Collaborative Law Solicitor
When you are going through a divorce, resolving family matters can be difficult. When there are a number of different legal considerations, having a professional to guide you through the law process can be very helpful. A collaborative divorce can help to resolve disputes in the best possible way and can make sure that all parties are satisfied.
What is the difference between mediation and collaborative divorce?
The main difference between collaborative divorce and mediation is that a mediation involves a trained mediator helping the divorcing couple to understand where their common ground is. This can then mean that all legal decisions are made with this in mind, with the intention of reaching a settlement that is acceptable to both parties without the need for undergoing court proceedings. If this does not work, then other options are then later available. In most cases concerning mediation, the couple will have gone to mediation having consulted a solicitor, or they will need the help of their family solicitor in order to draft a legally binding agreement after the mediation has taken place.
Collaborative divorce is different in that it involves both parties and their own solicitors signing up at the start of the divorce to work in a collaborative process. This means that they will ideally reach a solution without having to eventually go to court, which means that some couples choose collaborative law as their best option.
What should I consider if we want to pursue a collaborative divorce?
There are a few things that you may want to be aware of when you are attempting to pursue a collaborative legal process.
- Whether you or your former partner would want to use a current solicitor
When you have a great relationship with your solicitor, you often will want to use them for a number of different legal issues in your life. However, if the solicitor does not have collaborative legal training then you will not be able to pursue the collaborative divorce route unless you both find alternative legal professionals who have the appropriate qualifications.
- The collaborative divorce process can ultimately be more successful in the long term
Going through a divorce can be an emotionally charged process, and it might seem like a sensible idea to have negotiations imposed on you by a court, rather than go through the potentially problematic process of negotiating between yourselves. However, it often works better for couples in the long term if they are adhering to resolutions that they created and agreed on themselves. Once these terms are agreed, then they can be written up in a document that can then be submitted to the court for approval, giving it a legal seal of approval.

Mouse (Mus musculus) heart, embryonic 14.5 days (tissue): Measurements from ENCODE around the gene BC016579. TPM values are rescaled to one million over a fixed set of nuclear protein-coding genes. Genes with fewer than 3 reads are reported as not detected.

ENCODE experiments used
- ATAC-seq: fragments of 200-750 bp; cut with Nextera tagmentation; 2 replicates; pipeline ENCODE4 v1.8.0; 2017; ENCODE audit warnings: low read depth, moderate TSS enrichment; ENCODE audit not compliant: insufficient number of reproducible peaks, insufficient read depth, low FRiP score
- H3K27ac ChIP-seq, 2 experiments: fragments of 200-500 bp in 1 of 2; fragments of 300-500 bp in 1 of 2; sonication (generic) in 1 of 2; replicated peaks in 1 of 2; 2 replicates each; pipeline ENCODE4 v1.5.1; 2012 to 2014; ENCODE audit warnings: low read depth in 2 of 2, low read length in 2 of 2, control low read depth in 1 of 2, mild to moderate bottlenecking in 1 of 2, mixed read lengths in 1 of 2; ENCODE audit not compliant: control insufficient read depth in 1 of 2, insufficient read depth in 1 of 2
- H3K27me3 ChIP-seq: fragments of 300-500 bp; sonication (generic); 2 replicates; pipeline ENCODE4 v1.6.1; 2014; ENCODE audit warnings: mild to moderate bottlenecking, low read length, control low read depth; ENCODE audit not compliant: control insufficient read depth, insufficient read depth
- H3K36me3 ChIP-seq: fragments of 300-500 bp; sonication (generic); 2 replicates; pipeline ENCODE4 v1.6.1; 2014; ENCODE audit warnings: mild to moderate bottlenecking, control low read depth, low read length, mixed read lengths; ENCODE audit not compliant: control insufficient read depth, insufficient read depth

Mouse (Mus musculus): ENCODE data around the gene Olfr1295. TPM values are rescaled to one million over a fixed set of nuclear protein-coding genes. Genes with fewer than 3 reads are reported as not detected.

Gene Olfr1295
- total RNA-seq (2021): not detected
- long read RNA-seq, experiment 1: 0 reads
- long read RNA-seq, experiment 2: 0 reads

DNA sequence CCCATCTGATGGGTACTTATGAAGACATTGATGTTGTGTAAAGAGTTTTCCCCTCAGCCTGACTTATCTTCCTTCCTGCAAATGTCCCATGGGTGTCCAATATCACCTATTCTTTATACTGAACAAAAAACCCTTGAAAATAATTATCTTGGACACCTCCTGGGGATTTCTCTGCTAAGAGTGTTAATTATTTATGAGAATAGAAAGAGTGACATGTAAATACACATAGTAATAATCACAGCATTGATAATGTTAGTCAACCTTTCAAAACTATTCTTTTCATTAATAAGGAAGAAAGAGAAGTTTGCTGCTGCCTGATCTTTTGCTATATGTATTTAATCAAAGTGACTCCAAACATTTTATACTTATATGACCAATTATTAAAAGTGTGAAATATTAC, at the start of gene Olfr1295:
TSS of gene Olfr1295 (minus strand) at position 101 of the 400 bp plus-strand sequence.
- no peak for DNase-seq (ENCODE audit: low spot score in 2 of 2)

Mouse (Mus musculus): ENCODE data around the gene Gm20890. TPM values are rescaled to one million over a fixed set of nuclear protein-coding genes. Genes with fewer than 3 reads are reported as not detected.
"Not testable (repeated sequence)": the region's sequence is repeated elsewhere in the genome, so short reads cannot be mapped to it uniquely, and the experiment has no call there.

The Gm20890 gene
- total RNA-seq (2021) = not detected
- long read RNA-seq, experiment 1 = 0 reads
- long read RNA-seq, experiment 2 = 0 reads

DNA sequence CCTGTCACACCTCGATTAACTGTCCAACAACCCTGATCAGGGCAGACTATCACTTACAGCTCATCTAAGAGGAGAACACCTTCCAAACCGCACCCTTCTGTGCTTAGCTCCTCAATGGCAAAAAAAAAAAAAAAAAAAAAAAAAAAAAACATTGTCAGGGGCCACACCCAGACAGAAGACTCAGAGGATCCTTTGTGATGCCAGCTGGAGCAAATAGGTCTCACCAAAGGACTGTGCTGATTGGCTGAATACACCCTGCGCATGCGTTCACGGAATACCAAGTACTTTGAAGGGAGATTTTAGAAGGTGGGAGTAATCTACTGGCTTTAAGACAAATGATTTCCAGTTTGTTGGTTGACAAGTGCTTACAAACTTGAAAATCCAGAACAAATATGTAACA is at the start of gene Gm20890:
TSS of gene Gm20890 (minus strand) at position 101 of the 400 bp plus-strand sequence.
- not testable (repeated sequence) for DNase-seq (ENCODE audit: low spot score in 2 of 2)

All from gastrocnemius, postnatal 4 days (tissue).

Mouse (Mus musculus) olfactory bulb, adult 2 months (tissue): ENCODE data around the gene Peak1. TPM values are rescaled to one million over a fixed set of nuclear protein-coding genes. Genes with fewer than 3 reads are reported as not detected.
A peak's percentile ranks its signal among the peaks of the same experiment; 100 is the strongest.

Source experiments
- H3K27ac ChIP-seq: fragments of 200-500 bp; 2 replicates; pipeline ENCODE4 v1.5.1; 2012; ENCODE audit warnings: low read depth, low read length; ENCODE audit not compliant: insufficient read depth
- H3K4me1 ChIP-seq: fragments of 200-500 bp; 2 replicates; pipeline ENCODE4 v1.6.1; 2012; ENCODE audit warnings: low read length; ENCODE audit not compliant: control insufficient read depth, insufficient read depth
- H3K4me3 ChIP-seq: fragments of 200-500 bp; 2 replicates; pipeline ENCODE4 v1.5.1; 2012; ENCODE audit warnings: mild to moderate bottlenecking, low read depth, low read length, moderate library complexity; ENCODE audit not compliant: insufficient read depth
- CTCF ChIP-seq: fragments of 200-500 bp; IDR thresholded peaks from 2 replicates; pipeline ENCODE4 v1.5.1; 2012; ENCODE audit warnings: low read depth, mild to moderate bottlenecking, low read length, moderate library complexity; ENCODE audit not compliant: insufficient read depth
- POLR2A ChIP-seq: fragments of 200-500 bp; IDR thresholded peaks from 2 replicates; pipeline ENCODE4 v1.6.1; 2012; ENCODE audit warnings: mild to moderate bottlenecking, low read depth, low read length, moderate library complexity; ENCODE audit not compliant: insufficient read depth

- It can be less expensive
Since you will not be paying for court time, a collaborative divorce can ultimately be less expensive, although you will still need legal support throughout.
- If you happen to have a family business
Collaborative law can be particularly useful in cases where there is a family business involved. There is a clear advantage to all in a business enterprise continuing while details are worked out on how assets will be split and how things will function moving forward.
How can I begin a collaborative divorce?
Because of the fact that you don’t have to be tied to a timetable that is imposed by the court, the process can be built around the needs of everyone who is involved. Unlike a traditional divorce, collaborative law offers the client the option of having a full team of divorce professionals, so it is best to decide on the individuals that you want to guide you through the process of dispute resolution early on. This is also the case for a dissolution of a civil partnership. Each party appoints their own solicitor, but instead of conducting negotiations by letter or phone you meet your former partner with your solicitor face to face in order for you to have a ‘four-way meeting’.
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What is a collaborative law divorce?
A collaborative divorce involves both parties and their own solicitors signing up at the start of the divorce to work in a collaborative process. This means that they will ideally reach a solution without having to eventually go to court, which means that some couples choose collaborative law as their best option.
What is the collaborative law process?
In the collaborative law process, each party appoints their own solicitor, but instead of conducting negotiations by letter or phone you meet your former partner with your solicitor face to face in order for you to have a ‘four-way meeting’ where you will eventually reach a conclusion.